and all educational phenomena’ (Egan, 1978, p.71). Curriculum includes learning

experiences, achieving objectives in a school setting and a students evaluation of their

achievement (Egan, 1978, p.65). According to The Australian Curriculum, Assessment and

Reporting Authority (2016) the Australian curriculum ‘sets the expectations for what all

young Australians should be taught, regardless of where they live in Australia or their

background’ (Australian Curriculum, Assessment an Reporting Authority, 2016). Curriculum

plays a major role in the everyday expectations and work of teachers and students.

Teachers are required to provide engaging and relevant lessons and assessments that

comply with the expectations of the curriculum in order to provide students with quality

lessons. By analysing curriculum through a pedagogical lens one is able to understand

that teachers individual beliefs and knowledge can influence how they interpret and

implement the curriculum when designing lessons (Corrigan, 2013). The Australian

curriculum is developed and implemented by the Australian Curriculum, Assessment and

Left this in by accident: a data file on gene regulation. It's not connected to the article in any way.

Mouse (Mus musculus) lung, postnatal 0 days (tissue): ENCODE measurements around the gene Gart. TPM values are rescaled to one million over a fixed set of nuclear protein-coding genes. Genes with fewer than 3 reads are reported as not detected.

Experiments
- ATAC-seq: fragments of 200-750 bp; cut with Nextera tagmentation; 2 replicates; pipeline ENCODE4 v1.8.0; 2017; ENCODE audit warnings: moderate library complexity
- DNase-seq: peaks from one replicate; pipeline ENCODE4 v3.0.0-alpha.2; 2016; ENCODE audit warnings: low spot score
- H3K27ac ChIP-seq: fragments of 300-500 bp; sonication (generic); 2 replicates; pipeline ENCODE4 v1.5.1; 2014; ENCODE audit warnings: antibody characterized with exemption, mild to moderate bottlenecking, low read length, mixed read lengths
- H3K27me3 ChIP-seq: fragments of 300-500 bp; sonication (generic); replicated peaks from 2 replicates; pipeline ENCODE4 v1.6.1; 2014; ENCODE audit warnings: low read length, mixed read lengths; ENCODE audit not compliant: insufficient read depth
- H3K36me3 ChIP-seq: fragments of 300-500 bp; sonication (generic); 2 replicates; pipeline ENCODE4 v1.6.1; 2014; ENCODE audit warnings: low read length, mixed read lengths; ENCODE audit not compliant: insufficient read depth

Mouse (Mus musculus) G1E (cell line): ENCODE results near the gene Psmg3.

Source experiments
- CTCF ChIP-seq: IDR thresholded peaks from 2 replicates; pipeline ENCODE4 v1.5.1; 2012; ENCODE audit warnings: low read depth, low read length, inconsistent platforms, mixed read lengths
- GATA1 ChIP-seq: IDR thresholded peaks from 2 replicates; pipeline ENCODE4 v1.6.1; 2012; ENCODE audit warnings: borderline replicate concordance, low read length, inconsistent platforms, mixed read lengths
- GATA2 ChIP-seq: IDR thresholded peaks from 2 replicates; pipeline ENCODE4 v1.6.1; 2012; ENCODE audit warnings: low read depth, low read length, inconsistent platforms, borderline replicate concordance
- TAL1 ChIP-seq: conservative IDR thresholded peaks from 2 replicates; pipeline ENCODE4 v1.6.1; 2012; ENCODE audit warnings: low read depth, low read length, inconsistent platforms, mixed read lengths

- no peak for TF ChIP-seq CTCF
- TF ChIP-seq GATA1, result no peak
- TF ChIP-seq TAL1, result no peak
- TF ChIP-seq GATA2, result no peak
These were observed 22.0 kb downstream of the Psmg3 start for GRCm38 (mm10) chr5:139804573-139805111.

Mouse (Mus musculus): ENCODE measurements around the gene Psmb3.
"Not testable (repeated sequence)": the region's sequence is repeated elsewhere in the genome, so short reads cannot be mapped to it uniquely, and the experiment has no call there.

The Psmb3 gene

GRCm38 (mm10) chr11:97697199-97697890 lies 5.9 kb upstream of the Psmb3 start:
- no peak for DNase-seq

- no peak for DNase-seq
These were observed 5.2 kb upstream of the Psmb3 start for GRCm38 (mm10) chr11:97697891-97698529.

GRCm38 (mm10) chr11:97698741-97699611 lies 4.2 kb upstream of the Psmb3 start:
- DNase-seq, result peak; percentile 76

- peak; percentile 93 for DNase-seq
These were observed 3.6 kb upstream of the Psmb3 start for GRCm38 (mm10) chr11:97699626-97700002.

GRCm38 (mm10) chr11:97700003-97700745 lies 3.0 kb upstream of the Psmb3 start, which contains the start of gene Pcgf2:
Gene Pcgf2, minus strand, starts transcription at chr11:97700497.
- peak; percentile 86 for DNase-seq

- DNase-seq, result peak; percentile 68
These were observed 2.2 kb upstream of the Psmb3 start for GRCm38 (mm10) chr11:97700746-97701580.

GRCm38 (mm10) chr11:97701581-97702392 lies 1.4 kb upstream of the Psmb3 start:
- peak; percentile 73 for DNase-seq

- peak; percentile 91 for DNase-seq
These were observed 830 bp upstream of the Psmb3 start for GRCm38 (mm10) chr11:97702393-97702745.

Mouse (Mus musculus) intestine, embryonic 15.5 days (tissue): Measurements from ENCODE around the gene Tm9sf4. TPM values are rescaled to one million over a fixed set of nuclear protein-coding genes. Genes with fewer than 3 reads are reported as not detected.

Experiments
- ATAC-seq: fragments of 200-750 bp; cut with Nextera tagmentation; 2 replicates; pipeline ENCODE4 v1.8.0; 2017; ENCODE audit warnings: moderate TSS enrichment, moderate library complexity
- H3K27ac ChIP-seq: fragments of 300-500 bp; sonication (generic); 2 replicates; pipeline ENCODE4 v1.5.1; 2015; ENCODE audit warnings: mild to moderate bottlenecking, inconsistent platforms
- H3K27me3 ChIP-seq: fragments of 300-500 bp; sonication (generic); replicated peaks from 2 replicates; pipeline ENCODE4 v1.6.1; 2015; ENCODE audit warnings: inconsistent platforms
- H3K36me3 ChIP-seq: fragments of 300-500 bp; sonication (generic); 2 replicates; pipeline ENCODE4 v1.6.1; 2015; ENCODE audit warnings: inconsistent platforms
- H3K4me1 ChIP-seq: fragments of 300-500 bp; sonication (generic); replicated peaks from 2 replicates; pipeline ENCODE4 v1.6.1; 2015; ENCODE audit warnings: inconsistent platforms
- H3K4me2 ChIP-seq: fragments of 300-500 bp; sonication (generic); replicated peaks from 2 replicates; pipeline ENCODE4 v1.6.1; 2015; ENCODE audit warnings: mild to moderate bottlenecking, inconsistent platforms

Reporting Authority (2016) through an extensive and collaborative development process

which involves consulting many educational professionals to shape, write, implement,

monitor and evaluate the curriculum (Australian Curriculum, Assessment and Reporting

Authority, 2016). Curriculum is essential to a teachers work as it ensures that Australian

students are provided with a quality and consistent education.

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Assessment is another essential tool for teachers that monitors students across a range of

areas. It is deeply embedded in the pedagogical aspect of teaching and learning in the

Australian education system. Assessment occurs on a regular basis, can be formal or

informal and can assist the teacher in determining the educational level of the students.

Assessment also enables teachers to understand how to best support their students in the

future and allows teachers to provide relevant, targeted and individualised feedback to

their students. Assessments set the standard that students are expected to reach

(Corrigan, 2013) and can be undertaken at a classroom level, a school level or at a state

level. One of the ways that assessment is able to be understood is through the

implementation of the NSW NAPLAN test that students undertake in primary and high

school. NAPLAN is an Australian wide test which is developed and implemented by the